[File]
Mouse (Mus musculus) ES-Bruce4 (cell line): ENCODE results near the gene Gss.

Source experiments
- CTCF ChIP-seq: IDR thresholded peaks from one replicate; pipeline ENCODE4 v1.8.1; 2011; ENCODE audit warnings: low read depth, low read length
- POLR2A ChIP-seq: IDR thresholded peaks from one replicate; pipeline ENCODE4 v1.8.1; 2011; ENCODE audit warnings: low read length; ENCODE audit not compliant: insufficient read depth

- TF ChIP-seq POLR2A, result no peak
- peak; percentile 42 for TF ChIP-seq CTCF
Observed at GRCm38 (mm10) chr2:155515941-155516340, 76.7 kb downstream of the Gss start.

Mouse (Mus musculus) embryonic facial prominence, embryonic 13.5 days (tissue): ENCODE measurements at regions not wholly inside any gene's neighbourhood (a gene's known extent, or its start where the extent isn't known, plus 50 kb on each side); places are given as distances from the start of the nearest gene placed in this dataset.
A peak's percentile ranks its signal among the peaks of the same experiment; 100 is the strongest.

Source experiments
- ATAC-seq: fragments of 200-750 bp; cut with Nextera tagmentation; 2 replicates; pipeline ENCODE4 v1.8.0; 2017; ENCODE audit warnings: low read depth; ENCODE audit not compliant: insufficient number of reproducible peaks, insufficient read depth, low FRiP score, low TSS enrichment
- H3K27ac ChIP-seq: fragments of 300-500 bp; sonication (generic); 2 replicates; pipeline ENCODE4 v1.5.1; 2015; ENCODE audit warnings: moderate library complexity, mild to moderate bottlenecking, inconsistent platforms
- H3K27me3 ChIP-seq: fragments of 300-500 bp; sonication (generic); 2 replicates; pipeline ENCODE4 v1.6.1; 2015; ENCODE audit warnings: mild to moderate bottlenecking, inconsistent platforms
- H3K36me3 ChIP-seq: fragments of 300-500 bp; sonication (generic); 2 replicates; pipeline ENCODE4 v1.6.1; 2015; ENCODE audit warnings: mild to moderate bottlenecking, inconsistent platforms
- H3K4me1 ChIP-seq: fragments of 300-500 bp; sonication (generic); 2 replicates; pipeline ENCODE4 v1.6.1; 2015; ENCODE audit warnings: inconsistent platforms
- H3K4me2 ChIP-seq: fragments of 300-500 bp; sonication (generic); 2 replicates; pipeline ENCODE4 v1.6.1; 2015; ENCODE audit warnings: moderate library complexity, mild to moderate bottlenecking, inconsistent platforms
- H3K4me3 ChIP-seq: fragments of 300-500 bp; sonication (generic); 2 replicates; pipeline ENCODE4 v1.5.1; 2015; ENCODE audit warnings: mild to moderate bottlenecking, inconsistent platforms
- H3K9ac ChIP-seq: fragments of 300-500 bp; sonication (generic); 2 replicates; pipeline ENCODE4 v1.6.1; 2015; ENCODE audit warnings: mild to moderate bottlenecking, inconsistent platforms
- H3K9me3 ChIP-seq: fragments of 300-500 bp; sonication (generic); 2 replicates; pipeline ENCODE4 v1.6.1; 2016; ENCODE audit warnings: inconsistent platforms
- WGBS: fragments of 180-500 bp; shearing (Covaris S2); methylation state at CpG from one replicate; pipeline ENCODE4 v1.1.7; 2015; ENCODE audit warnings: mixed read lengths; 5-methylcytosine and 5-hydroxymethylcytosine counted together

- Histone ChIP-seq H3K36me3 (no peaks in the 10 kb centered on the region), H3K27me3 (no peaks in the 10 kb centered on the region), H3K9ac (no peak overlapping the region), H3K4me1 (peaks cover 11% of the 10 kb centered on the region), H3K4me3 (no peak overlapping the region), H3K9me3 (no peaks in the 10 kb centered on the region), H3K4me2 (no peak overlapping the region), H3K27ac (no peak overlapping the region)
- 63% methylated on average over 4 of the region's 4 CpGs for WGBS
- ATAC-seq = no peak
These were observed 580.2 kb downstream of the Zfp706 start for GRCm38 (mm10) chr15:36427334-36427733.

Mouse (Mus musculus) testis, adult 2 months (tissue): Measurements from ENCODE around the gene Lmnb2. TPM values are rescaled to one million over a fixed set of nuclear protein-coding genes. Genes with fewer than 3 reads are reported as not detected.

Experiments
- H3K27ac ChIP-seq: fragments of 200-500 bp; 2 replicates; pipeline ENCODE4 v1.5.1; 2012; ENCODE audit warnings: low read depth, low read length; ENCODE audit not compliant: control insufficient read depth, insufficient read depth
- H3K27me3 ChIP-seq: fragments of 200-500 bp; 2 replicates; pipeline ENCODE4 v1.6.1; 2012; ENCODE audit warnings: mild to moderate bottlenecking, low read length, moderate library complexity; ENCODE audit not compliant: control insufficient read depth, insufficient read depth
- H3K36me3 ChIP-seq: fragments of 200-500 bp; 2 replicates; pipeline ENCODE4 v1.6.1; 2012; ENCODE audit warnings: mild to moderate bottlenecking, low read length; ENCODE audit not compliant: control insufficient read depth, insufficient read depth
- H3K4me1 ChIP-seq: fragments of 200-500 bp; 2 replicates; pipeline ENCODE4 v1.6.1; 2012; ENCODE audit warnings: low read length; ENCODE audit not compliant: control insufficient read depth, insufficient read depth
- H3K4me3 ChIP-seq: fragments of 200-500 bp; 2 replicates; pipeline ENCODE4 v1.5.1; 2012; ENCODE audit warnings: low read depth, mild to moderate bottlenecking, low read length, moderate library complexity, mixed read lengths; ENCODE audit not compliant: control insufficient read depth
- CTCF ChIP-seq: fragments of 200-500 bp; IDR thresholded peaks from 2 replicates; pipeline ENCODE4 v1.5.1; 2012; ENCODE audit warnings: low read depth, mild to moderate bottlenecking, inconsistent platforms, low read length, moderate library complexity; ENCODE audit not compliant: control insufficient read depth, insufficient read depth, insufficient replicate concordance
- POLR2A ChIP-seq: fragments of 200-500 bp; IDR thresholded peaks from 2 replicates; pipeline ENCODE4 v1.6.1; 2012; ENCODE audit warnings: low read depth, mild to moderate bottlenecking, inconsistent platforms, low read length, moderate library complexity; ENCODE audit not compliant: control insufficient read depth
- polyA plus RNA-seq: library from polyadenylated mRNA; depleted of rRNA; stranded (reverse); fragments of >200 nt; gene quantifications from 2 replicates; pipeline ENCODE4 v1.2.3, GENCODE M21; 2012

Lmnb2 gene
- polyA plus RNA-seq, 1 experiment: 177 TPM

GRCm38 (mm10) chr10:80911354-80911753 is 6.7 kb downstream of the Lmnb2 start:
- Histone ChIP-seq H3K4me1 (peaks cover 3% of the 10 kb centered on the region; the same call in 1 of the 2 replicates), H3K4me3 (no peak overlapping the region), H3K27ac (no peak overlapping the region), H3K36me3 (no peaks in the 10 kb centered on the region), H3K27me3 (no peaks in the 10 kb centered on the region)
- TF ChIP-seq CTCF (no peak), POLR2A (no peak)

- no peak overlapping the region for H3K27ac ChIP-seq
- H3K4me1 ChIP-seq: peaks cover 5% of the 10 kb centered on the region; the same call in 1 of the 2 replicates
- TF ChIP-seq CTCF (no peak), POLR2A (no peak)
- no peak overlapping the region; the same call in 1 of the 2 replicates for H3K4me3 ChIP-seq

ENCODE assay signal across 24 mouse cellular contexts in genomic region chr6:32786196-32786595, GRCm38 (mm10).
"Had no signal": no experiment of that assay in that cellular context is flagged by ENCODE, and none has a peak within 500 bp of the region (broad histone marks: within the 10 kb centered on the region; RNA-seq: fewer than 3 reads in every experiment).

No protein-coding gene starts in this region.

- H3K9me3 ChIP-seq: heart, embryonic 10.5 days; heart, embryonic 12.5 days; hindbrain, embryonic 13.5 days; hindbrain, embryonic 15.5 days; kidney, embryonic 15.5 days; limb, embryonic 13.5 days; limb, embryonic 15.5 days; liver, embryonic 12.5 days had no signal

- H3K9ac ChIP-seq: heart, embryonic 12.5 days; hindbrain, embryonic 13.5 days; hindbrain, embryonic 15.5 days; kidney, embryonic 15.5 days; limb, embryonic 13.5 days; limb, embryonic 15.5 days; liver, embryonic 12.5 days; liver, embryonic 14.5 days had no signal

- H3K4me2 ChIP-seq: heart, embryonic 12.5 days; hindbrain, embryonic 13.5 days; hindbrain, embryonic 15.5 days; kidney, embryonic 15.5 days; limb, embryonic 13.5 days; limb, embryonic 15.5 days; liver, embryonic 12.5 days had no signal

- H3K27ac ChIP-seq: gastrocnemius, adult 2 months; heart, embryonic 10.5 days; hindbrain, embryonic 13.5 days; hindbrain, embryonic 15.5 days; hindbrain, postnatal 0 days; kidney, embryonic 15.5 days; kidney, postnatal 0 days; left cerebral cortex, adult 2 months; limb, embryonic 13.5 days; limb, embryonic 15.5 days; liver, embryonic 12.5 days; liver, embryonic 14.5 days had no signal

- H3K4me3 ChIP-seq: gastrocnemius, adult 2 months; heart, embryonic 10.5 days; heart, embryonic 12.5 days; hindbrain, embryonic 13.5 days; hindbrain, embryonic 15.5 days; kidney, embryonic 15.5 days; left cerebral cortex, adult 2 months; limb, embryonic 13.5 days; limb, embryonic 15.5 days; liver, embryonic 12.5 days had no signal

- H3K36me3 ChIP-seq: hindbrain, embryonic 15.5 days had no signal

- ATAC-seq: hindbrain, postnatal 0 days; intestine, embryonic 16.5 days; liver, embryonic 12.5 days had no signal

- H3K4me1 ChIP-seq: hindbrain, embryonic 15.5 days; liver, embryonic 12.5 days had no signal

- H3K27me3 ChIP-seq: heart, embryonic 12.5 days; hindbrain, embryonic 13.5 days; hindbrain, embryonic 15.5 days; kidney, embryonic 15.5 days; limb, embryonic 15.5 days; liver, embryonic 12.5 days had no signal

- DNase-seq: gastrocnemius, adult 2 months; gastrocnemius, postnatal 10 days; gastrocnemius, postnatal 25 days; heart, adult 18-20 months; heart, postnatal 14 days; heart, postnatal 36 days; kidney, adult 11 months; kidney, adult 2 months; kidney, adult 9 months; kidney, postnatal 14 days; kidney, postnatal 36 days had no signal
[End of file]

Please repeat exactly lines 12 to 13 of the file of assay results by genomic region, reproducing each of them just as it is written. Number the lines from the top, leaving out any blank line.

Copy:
- H3K27ac ChIP-seq: fragments of 300-500 bp; sonication (generic); 2 replicates; pipeline ENCODE4 v1.5.1; 2015; ENCODE audit warnings: moderate library complexity, mild to moderate bottlenecking, inconsistent platforms
- H3K27me3 ChIP-seq: fragments of 300-500 bp; sonication (generic); 2 replicates; pipeline ENCODE4 v1.6.1; 2015; ENCODE audit warnings: mild to moderate bottlenecking, inconsistent platforms